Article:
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Re: Question about type 1 VS type 2 Hypervisors.

Postposted on Tue Jul 29, 2014 6:16 pm

just brew it! wrote:That's a potential concern. IOMMU support isn't a hard-and-fast requirement for all Type 1 hypervisors though, is it? There are also Type 2 hypervisors which can take advantage of IOMMU if it is present, so it is not necessarily an issue specific to Type 1 either.


It is not a hard and fast requirement for type 1's but it is a main draw of type 1 configurations. There is one type 2 virtualization that can in theory utilize iommu (virtual box) but trying to get it working properly on anything but a few models of NICs is a waste of time. Other type 2's such as VM Workstation, Parallels, etc do not even attempt to use iommu.

Regardless, it seems to me that Type 1 makes more sense in an enterprise or commercial hosting service scenario, whereas Type 2 makes more sense at the consumer level since it allows you to retain full use of the host OS at native performance levels [edit: and supports a wider range of hardware]. (Yeah, that's probably a bit of an over-generalization, but I think it is a reasonable rule of thumb.)


Many personal Xen, KVM and ESXi users would disagree with it only making sense in an enterprise/commercial product.
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Re: Question about type 1 VS type 2 Hypervisors.

Postposted on Tue Jul 29, 2014 6:20 pm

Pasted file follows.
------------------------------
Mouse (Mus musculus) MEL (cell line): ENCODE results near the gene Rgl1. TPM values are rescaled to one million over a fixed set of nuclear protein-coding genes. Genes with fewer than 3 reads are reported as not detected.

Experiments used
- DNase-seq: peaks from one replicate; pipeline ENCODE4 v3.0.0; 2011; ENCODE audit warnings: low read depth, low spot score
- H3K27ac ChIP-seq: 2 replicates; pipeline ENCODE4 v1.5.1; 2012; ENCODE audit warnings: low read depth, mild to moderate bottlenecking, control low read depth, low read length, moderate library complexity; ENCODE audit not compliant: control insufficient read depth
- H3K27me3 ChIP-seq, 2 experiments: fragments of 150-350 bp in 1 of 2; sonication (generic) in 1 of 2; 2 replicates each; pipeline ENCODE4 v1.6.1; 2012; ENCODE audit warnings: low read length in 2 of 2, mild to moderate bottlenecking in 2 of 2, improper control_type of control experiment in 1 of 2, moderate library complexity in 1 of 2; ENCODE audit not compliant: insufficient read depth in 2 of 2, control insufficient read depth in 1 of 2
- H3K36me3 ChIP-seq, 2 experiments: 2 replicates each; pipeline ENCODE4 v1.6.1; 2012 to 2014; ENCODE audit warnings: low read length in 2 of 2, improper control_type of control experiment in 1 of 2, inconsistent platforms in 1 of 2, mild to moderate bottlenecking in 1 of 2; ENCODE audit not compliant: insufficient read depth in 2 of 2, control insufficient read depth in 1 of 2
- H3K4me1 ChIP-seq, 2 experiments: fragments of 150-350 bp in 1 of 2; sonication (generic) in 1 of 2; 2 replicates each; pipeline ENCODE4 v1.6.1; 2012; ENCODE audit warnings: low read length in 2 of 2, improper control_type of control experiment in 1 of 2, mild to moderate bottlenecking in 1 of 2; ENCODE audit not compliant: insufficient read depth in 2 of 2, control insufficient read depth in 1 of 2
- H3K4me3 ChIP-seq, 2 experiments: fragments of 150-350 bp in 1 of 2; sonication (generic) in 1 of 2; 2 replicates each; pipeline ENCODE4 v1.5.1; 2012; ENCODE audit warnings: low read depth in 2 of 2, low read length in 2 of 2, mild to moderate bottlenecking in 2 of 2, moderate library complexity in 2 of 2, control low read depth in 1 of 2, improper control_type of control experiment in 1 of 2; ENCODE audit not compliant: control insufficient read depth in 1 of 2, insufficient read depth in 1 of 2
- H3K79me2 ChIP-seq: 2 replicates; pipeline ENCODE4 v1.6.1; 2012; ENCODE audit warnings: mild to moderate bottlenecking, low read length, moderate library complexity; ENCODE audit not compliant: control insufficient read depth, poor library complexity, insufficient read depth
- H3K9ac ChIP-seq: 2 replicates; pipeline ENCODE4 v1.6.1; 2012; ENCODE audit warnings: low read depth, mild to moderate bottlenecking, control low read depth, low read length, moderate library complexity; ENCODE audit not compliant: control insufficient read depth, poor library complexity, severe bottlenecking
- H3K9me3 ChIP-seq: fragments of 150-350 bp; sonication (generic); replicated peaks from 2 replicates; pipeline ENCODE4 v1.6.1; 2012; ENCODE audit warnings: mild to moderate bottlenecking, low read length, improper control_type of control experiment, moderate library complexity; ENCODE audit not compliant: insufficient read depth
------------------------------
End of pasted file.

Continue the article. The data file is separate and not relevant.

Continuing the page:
Deanjo wrote:
Regardless, it seems to me that Type 1 makes more sense in an enterprise or commercial hosting service scenario, whereas Type 2 makes more sense at the consumer level since it allows you to retain full use of the host OS at native performance levels [edit: and supports a wider range of hardware]. (Yeah, that's probably a bit of an over-generalization, but I think it is a reasonable rule of thumb.)

Many personal Xen, KVM and ESXi users would disagree with it only making sense in an enterprise/commercial product.

I didn't say "only making sense" I said "makes more sense". :wink:

IOW the features seem more geared towards those types of use cases.
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Re: Question about type 1 VS type 2 Hypervisors.

Postposted on Tue Jul 29, 2014 9:05 pm

Yet one of the big appeals of using a type 1 hypervisor is to allow proper passthrough to videocards for display purposes. That typically isn't the enterprise/commercial market. Xen has this use widely documented, right down to pointing people to where they can find out how to mod their consumer class videocards so they seen as multi-os cards.
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Re: Question about type 1 VS type 2 Hypervisors.

Postposted on Wed Jul 30, 2014 10:41 am